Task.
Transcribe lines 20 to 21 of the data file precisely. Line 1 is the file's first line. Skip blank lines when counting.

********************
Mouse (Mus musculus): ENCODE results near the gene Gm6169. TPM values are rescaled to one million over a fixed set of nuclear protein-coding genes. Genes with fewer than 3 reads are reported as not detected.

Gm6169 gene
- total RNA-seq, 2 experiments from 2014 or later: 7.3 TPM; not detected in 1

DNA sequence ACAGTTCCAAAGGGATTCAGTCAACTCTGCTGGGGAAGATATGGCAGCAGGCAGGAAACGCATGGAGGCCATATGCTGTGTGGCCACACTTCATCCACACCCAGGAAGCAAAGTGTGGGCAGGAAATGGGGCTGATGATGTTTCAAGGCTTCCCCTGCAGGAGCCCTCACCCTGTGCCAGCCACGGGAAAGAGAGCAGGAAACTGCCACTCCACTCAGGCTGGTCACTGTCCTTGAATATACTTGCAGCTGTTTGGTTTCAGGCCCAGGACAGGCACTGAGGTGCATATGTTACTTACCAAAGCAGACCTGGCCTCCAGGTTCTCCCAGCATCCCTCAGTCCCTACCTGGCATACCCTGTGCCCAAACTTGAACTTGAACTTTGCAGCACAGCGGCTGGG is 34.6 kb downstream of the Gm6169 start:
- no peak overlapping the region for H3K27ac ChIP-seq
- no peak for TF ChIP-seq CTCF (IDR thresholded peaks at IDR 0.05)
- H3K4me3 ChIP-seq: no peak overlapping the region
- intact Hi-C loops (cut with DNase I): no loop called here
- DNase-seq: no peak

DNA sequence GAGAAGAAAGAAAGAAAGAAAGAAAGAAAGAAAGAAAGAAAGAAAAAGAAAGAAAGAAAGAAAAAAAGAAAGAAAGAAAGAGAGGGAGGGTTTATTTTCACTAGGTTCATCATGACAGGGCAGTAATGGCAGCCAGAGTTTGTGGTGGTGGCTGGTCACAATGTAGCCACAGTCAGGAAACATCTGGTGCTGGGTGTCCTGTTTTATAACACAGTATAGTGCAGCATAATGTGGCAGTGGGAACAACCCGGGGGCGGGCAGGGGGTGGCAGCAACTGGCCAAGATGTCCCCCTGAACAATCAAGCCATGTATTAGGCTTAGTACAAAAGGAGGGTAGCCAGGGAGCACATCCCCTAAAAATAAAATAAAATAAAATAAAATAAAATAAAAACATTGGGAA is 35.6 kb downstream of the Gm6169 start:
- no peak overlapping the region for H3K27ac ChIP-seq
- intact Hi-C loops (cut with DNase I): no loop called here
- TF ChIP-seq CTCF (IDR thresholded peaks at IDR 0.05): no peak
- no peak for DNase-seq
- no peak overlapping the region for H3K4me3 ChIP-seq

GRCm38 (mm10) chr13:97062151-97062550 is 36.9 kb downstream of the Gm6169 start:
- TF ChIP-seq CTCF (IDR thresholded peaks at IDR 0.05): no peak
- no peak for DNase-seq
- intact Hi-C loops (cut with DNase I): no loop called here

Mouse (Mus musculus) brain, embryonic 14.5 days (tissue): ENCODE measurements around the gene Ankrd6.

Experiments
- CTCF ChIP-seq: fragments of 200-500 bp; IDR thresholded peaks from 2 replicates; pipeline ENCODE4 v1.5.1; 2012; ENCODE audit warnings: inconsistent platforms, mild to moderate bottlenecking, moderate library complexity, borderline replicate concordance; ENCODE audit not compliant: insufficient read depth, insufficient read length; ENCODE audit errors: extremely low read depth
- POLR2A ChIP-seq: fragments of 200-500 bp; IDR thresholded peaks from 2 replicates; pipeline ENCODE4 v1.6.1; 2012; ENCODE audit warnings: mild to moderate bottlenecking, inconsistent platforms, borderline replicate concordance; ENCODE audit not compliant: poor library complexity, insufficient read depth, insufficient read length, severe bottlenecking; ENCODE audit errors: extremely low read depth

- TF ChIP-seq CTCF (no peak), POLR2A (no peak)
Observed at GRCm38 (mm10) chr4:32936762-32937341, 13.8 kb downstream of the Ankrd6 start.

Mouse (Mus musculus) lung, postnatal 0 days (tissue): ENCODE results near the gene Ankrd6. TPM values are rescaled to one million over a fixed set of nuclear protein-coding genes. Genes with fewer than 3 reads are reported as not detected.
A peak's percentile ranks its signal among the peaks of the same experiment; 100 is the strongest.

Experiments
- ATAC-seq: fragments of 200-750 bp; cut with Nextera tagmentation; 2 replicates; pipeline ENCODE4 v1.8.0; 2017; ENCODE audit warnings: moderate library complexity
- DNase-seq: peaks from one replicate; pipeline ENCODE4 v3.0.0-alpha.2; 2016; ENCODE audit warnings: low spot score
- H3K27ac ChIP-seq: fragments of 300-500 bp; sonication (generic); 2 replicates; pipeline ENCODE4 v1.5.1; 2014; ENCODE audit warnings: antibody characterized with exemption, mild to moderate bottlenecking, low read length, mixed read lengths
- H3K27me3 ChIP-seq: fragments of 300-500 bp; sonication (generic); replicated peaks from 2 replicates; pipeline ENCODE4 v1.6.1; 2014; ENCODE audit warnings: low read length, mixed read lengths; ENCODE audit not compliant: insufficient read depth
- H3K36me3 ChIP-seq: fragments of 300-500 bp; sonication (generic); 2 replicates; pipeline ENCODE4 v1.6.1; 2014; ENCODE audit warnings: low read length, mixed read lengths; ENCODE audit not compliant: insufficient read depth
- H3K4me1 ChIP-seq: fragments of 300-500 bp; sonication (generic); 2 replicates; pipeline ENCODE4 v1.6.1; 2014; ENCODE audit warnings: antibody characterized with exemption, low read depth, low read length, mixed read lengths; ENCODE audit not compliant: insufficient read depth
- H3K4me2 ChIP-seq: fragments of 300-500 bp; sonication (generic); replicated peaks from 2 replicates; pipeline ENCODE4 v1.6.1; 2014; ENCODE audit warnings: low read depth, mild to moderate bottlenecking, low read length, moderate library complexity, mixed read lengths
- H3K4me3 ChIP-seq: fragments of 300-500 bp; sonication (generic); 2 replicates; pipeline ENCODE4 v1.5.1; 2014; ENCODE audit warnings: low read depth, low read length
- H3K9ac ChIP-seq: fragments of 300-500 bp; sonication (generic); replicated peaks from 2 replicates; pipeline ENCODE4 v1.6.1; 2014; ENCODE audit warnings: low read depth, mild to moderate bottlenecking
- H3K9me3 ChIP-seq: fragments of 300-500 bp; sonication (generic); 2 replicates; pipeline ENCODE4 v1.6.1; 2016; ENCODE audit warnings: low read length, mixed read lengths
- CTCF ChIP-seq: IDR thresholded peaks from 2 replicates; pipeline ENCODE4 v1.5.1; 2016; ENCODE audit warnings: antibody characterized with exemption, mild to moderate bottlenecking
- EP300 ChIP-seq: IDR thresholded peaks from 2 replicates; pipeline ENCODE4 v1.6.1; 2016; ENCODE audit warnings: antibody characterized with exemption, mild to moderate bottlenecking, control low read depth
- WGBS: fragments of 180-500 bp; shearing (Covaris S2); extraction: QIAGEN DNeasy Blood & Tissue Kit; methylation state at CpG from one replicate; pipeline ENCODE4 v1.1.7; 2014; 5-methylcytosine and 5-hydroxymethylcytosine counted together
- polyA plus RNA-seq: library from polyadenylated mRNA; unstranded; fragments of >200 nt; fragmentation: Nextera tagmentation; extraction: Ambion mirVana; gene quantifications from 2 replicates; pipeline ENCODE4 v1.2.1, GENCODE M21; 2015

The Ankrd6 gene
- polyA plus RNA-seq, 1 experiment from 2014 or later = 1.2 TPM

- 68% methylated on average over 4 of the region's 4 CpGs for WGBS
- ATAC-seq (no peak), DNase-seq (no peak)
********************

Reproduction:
Mouse (Mus musculus) brain, embryonic 14.5 days (tissue): ENCODE measurements around the gene Ankrd6.

Experiments